The glassy-winged sharpshooter (GWSS), Homalodisca vitripennis, is an important vector of various strains of Xylella fastidiosa, which cause disease in a variety of economically important plants. These diseases include citrus variegated chlorosis, oleander leaf scorch and Pierce’'s Disease of grapevines. Symbiotic control (SC) is a new strategy that uses symbiotic endophytes as biological control agents to antagonize or displace the pathogenic strains of X. fastidiosa. Candidate endophytes for use in SC must occupy the xylem of host plants and attach to the pre-cibarium and cibarium of sharpshooter insects in order to have access to the pathogen. The study of the bacterial community of GWSS heads by isolation and denaturing gradient gel electrophoresis (DGGE) revealed the presence of species that may be suitable for use in SC. In addition, the results indicated that two important factors, insect age and choice of host plant, affect the composition of the bacterial community in GWSS heads. The main bacterial genera isolated as colonizers of GWSS heads were identified, using partial 16S rRNA gene sequencing, as Bacillus, Pseudomonas, Pedobacter and Methylobacterium, as well as the species Curtobacterium flaccumfaciens. DGGE patterns revealed a diversity of endophytic species able to colonize the GWSS head. The main genera isolated in culture were also identified using this technique. Principal component analysis (PCA) from polymerase chain reaction (PCR)-DGGE patterns indicated that the bacteria inhabiting the GWSS head are similar to those found as endophytes inside the host plants, and that insect developmental stage and preferential feeding on one host plant species over another are important factors in determining the composition of the bacterial community in the GWSS head. However, a shift in host plants for a small period of time did not cause changes in the compositions of these communities.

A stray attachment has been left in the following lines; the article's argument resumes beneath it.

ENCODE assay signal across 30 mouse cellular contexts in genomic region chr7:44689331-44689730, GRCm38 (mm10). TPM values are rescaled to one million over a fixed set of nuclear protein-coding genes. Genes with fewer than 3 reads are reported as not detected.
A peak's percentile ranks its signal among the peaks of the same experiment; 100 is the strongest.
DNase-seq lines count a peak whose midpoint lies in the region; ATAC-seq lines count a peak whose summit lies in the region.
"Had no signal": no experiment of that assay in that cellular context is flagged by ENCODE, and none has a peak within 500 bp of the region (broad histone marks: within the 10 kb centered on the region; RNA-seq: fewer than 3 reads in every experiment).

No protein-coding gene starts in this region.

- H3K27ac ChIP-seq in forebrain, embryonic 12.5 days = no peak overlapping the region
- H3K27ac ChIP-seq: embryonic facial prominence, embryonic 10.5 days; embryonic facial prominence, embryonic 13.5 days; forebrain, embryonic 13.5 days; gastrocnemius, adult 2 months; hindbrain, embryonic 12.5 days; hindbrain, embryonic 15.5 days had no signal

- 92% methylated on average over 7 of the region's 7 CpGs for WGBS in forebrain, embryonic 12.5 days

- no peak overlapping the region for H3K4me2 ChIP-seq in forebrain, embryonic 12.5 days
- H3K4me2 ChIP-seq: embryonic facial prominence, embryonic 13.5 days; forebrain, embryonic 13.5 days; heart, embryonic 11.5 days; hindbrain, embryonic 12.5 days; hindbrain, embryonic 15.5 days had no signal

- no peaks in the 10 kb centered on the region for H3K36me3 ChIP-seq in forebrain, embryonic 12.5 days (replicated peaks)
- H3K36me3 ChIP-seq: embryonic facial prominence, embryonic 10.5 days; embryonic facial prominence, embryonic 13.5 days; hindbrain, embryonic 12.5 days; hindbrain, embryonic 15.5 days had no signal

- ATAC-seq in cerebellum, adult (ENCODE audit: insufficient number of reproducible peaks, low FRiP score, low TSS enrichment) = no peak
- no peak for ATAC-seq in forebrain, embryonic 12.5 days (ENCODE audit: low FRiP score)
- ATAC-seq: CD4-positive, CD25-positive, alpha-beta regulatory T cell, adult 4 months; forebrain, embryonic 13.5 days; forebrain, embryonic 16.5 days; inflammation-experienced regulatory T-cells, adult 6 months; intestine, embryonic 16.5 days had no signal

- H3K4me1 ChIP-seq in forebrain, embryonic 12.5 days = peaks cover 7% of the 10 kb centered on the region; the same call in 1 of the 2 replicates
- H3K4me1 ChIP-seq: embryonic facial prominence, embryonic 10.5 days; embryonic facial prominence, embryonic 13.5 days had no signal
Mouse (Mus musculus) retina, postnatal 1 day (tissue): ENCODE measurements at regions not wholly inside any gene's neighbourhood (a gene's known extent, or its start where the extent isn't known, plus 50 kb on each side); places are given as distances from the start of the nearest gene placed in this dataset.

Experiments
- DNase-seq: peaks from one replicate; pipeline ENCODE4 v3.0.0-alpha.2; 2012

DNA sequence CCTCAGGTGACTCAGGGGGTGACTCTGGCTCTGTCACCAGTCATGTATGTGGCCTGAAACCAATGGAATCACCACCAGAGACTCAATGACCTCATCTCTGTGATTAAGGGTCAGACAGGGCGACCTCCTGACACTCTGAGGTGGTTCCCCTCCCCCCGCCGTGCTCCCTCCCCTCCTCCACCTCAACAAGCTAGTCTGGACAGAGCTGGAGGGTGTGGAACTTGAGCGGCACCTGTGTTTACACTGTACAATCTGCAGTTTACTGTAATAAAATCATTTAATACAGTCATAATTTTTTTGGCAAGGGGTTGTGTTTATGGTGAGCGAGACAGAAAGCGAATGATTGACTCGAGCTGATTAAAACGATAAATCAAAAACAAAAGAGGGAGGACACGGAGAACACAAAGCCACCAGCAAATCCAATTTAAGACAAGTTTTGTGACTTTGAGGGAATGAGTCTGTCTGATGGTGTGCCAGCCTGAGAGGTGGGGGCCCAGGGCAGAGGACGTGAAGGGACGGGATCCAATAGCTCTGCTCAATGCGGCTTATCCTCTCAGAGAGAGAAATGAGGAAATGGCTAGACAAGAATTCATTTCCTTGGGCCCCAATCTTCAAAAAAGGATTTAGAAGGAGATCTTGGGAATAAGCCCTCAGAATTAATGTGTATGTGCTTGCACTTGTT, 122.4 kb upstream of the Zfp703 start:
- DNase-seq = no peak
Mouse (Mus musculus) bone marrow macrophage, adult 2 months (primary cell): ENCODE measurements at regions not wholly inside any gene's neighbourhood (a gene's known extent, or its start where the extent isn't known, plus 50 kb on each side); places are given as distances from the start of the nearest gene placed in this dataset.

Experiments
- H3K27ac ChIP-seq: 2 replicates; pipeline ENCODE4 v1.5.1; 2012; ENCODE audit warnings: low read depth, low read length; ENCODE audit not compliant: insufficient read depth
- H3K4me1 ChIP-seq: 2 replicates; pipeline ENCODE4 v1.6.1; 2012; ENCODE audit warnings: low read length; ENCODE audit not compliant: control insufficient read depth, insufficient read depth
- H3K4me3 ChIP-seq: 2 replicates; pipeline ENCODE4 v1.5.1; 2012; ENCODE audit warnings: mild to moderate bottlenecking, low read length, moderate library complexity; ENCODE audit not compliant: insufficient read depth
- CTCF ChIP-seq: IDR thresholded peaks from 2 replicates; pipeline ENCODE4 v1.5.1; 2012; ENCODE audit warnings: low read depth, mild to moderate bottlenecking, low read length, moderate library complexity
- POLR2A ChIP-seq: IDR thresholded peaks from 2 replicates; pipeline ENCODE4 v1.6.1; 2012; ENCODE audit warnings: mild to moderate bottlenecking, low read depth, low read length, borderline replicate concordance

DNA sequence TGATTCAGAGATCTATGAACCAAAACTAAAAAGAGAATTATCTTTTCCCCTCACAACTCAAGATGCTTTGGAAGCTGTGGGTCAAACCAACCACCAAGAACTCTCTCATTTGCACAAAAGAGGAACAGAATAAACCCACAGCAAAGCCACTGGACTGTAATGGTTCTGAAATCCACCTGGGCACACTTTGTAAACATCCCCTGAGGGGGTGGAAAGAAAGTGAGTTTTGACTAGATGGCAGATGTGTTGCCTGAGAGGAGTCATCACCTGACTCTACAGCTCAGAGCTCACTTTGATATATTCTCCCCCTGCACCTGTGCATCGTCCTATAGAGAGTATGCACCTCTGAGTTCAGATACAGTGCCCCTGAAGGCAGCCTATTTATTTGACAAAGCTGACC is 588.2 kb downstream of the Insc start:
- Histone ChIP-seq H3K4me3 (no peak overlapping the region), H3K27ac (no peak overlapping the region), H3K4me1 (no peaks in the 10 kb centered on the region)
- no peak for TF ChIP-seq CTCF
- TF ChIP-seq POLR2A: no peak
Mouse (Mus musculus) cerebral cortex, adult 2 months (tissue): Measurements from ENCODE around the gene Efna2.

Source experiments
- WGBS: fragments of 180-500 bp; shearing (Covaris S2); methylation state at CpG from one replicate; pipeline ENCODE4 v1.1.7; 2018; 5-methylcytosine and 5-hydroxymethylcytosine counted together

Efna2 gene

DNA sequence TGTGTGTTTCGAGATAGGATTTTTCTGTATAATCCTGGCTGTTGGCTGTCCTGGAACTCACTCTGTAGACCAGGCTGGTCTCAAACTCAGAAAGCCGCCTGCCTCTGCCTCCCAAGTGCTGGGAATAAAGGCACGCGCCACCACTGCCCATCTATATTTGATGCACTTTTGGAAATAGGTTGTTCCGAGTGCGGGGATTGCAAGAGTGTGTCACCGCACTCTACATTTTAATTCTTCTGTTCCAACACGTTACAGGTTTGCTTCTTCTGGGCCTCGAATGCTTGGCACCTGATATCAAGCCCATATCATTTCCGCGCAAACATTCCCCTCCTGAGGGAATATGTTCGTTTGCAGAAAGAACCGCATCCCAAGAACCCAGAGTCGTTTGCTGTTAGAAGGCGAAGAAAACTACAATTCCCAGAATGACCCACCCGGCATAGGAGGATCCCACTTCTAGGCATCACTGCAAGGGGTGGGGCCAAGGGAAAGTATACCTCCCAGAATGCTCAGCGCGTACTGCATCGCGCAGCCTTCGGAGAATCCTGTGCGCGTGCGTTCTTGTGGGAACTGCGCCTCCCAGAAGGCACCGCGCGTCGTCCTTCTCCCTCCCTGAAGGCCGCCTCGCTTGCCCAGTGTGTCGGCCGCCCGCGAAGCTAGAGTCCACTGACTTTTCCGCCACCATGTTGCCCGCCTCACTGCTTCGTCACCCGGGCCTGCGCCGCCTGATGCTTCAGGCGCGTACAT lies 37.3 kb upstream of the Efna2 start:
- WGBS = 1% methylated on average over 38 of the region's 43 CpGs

- Glassy-winged sharpshooter (GWSS)
- Pierce's Disease
- Symbiotic control
- Xylella fastidiosa